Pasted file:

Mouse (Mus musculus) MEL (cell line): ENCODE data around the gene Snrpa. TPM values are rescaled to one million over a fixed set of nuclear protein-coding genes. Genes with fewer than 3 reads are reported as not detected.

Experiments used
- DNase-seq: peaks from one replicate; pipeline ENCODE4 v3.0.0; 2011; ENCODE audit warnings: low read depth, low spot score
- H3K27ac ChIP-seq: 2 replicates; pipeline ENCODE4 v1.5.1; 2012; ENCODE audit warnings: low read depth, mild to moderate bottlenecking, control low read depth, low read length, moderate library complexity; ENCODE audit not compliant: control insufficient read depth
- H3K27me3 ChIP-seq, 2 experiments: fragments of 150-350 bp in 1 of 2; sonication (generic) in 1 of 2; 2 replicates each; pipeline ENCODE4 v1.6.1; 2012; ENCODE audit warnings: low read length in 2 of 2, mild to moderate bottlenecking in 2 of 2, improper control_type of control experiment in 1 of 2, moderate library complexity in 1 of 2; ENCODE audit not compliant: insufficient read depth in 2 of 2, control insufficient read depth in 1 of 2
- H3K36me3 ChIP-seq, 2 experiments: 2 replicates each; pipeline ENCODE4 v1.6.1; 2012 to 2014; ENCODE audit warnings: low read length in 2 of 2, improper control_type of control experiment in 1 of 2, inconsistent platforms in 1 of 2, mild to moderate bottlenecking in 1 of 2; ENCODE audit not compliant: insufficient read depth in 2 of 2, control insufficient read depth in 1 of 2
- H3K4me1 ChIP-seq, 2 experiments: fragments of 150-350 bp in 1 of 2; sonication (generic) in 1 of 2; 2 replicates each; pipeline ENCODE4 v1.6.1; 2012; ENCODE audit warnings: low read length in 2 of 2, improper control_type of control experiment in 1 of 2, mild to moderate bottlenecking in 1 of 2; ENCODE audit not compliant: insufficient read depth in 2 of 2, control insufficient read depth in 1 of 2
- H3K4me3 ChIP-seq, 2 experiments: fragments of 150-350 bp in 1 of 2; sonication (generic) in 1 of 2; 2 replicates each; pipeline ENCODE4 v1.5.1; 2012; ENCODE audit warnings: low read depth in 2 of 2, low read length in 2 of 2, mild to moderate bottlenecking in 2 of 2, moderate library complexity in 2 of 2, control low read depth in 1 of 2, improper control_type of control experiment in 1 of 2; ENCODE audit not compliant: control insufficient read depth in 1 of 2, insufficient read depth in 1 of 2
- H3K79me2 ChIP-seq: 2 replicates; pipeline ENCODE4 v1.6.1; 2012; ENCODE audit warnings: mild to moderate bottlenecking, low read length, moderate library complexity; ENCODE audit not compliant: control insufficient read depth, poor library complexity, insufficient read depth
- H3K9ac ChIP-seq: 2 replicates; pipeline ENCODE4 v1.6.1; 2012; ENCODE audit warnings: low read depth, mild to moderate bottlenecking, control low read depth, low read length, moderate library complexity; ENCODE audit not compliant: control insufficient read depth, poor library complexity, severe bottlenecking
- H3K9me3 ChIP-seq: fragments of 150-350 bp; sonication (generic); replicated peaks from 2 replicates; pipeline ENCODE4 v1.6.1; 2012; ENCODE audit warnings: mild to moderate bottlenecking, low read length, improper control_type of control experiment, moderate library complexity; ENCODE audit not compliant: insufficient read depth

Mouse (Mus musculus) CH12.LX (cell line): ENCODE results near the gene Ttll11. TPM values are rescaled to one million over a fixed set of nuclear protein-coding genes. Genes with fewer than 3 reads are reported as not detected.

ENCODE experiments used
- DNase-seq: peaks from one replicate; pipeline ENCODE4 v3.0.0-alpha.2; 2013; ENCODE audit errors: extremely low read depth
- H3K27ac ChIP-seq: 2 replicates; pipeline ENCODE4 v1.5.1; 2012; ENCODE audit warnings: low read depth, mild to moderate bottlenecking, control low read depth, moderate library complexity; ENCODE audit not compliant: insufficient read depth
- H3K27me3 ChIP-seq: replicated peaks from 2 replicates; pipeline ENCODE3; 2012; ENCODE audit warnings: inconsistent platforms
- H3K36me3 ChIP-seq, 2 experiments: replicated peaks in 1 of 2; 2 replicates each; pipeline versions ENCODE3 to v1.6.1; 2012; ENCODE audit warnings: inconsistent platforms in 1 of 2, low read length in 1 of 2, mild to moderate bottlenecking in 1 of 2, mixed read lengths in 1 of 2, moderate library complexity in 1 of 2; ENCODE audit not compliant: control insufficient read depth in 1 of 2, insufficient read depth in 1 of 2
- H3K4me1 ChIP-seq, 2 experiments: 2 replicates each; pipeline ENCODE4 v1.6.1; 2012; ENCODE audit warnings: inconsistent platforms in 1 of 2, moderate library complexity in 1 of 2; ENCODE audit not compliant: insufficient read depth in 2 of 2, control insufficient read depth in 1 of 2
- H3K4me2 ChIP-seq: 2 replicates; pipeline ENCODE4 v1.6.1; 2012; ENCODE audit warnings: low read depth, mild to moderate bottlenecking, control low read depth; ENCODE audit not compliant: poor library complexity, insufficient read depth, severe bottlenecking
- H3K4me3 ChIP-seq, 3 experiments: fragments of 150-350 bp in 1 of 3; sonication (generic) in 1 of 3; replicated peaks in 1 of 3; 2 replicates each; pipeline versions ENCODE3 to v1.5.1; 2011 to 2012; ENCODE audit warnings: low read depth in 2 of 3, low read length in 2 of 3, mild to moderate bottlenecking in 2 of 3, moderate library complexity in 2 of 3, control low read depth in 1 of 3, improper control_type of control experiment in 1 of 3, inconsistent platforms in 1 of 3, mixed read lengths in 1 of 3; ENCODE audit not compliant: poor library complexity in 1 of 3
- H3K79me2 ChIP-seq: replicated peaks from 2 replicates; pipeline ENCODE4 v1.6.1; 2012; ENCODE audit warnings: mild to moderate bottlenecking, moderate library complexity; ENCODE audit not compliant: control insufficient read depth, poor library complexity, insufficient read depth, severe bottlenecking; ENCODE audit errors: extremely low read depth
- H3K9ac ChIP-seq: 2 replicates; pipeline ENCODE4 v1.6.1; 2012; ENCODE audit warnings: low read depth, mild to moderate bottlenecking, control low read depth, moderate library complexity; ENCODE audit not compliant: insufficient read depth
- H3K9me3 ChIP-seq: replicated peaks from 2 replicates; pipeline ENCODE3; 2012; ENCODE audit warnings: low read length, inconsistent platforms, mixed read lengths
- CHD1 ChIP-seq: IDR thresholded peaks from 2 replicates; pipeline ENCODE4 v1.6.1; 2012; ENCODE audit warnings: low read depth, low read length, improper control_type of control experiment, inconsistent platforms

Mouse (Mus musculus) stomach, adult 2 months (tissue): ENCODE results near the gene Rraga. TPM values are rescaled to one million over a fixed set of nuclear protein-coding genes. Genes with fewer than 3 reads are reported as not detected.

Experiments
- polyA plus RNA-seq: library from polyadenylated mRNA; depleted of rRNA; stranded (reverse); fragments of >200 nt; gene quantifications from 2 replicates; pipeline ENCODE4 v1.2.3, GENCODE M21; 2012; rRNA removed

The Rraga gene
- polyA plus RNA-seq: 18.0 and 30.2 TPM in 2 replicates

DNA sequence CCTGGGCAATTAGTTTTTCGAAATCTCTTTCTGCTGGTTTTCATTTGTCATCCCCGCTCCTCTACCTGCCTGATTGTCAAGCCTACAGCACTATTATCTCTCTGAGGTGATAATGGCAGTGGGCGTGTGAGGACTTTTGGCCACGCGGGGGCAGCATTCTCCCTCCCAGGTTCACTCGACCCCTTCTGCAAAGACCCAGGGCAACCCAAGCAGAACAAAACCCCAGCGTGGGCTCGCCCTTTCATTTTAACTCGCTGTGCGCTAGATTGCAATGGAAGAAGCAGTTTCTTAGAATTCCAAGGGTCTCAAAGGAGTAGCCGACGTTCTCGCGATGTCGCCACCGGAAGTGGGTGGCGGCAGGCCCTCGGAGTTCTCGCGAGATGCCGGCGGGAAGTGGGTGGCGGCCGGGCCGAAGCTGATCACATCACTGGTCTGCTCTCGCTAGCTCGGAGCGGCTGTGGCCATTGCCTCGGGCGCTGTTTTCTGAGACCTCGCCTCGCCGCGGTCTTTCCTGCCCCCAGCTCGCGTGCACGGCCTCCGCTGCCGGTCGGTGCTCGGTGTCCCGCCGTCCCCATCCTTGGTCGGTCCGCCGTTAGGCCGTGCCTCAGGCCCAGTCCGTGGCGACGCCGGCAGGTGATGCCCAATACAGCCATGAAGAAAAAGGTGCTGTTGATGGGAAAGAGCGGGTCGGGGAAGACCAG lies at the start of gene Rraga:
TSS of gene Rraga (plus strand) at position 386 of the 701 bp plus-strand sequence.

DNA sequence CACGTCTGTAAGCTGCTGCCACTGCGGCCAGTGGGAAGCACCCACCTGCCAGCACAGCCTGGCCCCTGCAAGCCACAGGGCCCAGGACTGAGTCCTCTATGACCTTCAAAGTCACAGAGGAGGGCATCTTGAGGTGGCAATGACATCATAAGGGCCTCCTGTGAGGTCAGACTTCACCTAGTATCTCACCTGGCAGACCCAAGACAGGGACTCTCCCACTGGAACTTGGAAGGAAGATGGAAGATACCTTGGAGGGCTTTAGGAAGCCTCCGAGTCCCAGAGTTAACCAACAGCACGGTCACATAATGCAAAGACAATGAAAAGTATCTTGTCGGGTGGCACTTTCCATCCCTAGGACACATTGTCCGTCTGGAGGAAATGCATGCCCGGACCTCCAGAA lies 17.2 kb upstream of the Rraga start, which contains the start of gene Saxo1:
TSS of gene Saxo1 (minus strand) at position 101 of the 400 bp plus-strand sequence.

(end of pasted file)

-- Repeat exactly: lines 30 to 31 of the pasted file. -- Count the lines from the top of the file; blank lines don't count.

DNA sequence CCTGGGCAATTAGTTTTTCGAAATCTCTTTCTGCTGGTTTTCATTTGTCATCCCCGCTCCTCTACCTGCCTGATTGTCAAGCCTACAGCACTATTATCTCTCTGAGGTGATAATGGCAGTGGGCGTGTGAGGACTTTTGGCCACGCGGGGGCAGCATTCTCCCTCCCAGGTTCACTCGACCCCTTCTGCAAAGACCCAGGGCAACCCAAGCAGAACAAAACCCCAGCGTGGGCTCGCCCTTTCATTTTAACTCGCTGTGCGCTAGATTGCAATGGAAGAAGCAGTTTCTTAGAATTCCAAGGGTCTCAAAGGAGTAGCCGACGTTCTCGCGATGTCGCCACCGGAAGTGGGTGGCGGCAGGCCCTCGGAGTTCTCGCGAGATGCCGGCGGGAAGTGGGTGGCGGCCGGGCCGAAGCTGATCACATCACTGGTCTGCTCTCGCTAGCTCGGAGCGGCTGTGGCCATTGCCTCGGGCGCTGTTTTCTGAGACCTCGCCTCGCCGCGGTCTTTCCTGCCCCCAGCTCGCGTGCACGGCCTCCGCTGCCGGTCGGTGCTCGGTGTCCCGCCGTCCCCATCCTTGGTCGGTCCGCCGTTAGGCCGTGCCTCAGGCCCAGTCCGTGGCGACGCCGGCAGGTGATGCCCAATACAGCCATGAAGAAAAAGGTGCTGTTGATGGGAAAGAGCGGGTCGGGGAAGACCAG lies at the start of gene Rraga:
TSS of gene Rraga (plus strand) at position 386 of the 701 bp plus-strand sequence.